Meet Mayo Med

The Official Blog of Mayo Clinic School of Medicine

Posts (7)

Apr 19, 2017 · The Lucky Ones

by Mitch Obey

This entry begins with graduation just a few weeks away, and I cannot help but find myself reflecting upon the journey.  The inaugural day of medical school orientation was nearly four years ago now, and it would be entirely cliché to say it feels like it was just yesterday.  But the truth is that it honestly feels like a lifetime ago.  And yet I still remember the finest details of that day, down to the very breakfast I ate and the suit I wore.  Anxiously I approached the old limestone steps, marking the entrance of the Mayo School of Medicine’s Great Hall.  There I stumbled upon two other students, my classmates-to-be, who were taking pictures and making memories of that special day.  We introduced ourselves, then took a deep breath, and together pushed open the doors to the next four years.

Mayo Clinic School of Medicine

For me, medical school was an accident, something I didn’t plan on or even dream of.  I grew up in a family with no ties to medicine, in a community with one stoplight, and with my summers spent working on local farms.  My dream was to attend culinary school and become a pastry chef.  Food was fascinating, and that interest was cultivated by watching shows such as “Diners, Drive-ins, and Dives” on the Food Network.  Cooking was the ultimate release from reality, allowing for creativity, passion, and focus.  Often serving as a foundation among cultures, it has the ability to bring together families, friends, religions, and enemies.  I wanted to become a part of that legacy, and dedicate my life to its preservation, but then one day nine years ago my dream was gone.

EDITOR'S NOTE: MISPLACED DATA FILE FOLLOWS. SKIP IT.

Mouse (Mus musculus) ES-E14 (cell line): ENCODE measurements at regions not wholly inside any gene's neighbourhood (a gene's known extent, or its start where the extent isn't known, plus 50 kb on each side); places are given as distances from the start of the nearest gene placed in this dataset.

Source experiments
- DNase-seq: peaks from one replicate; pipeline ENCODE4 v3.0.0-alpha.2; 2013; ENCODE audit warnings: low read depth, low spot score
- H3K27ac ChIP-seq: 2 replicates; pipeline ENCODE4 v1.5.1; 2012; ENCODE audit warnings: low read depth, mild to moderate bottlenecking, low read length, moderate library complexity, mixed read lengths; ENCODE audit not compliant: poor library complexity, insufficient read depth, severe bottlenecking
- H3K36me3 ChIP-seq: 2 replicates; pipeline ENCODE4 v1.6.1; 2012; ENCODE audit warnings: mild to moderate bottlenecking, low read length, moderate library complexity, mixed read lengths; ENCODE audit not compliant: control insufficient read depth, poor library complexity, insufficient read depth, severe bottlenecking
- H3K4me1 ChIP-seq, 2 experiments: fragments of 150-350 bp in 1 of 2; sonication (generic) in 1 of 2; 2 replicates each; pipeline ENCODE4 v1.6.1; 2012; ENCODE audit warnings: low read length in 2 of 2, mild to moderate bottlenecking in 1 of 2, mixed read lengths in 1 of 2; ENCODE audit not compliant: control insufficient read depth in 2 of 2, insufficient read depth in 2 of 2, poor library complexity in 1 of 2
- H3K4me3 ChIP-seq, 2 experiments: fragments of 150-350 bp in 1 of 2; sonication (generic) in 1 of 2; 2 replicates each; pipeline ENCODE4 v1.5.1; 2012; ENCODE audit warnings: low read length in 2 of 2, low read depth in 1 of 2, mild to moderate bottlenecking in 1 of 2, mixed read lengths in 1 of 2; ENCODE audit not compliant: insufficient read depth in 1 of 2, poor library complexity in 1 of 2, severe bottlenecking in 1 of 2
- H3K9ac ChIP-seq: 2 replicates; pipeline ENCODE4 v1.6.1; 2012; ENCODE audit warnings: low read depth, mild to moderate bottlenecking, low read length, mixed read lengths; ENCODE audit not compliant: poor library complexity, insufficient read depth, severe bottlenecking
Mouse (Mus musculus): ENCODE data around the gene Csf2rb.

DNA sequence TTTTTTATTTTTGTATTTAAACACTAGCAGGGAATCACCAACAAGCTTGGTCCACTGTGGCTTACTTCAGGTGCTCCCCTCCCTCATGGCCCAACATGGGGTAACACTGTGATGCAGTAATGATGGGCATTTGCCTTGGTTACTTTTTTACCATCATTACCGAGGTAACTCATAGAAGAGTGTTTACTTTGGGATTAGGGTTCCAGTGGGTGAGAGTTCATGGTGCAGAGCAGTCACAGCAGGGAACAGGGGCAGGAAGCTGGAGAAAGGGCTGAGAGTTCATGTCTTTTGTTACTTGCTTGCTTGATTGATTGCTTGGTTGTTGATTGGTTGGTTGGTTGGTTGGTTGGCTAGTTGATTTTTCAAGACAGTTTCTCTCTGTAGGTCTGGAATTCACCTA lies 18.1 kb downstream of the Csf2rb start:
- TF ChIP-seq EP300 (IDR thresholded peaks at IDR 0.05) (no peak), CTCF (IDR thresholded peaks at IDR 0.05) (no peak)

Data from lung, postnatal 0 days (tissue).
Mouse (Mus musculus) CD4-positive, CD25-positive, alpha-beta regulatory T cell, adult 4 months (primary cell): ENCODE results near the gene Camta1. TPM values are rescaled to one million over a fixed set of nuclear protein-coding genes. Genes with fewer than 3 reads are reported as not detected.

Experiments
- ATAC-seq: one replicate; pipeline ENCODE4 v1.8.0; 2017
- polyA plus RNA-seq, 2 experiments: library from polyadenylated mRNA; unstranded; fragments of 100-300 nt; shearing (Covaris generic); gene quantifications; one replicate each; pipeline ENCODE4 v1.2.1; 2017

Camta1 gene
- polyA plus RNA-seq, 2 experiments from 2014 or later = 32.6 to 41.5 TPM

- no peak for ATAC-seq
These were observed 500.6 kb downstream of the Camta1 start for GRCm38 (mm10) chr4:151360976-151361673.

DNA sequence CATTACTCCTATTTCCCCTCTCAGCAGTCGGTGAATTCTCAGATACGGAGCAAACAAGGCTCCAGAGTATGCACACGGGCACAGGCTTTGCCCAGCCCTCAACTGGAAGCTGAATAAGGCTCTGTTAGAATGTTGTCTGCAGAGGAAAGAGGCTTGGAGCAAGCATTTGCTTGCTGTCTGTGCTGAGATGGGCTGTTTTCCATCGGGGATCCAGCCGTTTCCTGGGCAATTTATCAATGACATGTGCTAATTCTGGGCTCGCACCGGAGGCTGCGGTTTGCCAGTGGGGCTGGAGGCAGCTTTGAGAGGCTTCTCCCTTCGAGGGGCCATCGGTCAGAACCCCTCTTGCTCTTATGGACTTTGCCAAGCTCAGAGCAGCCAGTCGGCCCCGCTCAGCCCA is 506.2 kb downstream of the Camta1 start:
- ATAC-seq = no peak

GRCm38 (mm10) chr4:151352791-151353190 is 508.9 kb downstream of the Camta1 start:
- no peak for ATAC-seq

As a senior in high school I was offered to shadow an orthopedic surgeon, and to be quite honest I didn’t even know what one was back then.  Medical students often come from families of physicians, which offers them years of exposure to the medical profession.  In fact, many probably dressed up as doctors for Halloween.  The rest of us come from families with no doctors, no nurses, or anything at all related to healthcare.  However, where you come from or where you’ve been doesn’t determine your fate.  I’m a prime example, and that’s why I believe medicine is so special.  You can be big or small, short or tall, male or female, and young or old.  What it takes to become a great physician isn’t on the outside, it comes from within.  At that very moment nine years ago when I slipped those scrubs on and wandered my way into the operating room, my passion changed forever.  

Each year medical schools are filled with incoming students who are considered “Type A” and strive for perfection.  Most have very little personal experience with failure, which is where the danger lies.  Medical school not only challenges you academically, but also emotionally, physically, and mentally.  You will be faced with some of the most stressful and challenging times in your life, and how you respond determines success.  So then it must seem very strange that students with such qualities would voluntarily subject themselves to the grueling journey of becoming a physician where “perfection” truly does not exist.  Perhaps it’s because we’re crazy and enjoy a good challenge, or maybe it’s because we want to try and change the world.